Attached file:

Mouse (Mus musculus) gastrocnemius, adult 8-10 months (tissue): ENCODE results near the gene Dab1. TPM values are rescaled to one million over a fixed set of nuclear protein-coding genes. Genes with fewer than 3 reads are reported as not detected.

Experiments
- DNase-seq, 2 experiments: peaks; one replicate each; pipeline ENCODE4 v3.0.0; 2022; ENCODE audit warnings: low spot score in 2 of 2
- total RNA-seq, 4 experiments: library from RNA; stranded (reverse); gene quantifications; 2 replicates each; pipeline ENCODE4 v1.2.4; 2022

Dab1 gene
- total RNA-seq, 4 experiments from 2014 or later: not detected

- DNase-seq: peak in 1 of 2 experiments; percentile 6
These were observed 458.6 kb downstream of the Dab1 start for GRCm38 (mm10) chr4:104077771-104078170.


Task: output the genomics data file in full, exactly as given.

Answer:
Mouse (Mus musculus) gastrocnemius, adult 8-10 months (tissue): ENCODE results near the gene Dab1. TPM values are rescaled to one million over a fixed set of nuclear protein-coding genes. Genes with fewer than 3 reads are reported as not detected.

Experiments
- DNase-seq, 2 experiments: peaks; one replicate each; pipeline ENCODE4 v3.0.0; 2022; ENCODE audit warnings: low spot score in 2 of 2
- total RNA-seq, 4 experiments: library from RNA; stranded (reverse); gene quantifications; 2 replicates each; pipeline ENCODE4 v1.2.4; 2022

Dab1 gene
- total RNA-seq, 4 experiments from 2014 or later: not detected

- DNase-seq: peak in 1 of 2 experiments; percentile 6
These were observed 458.6 kb downstream of the Dab1 start for GRCm38 (mm10) chr4:104077771-104078170.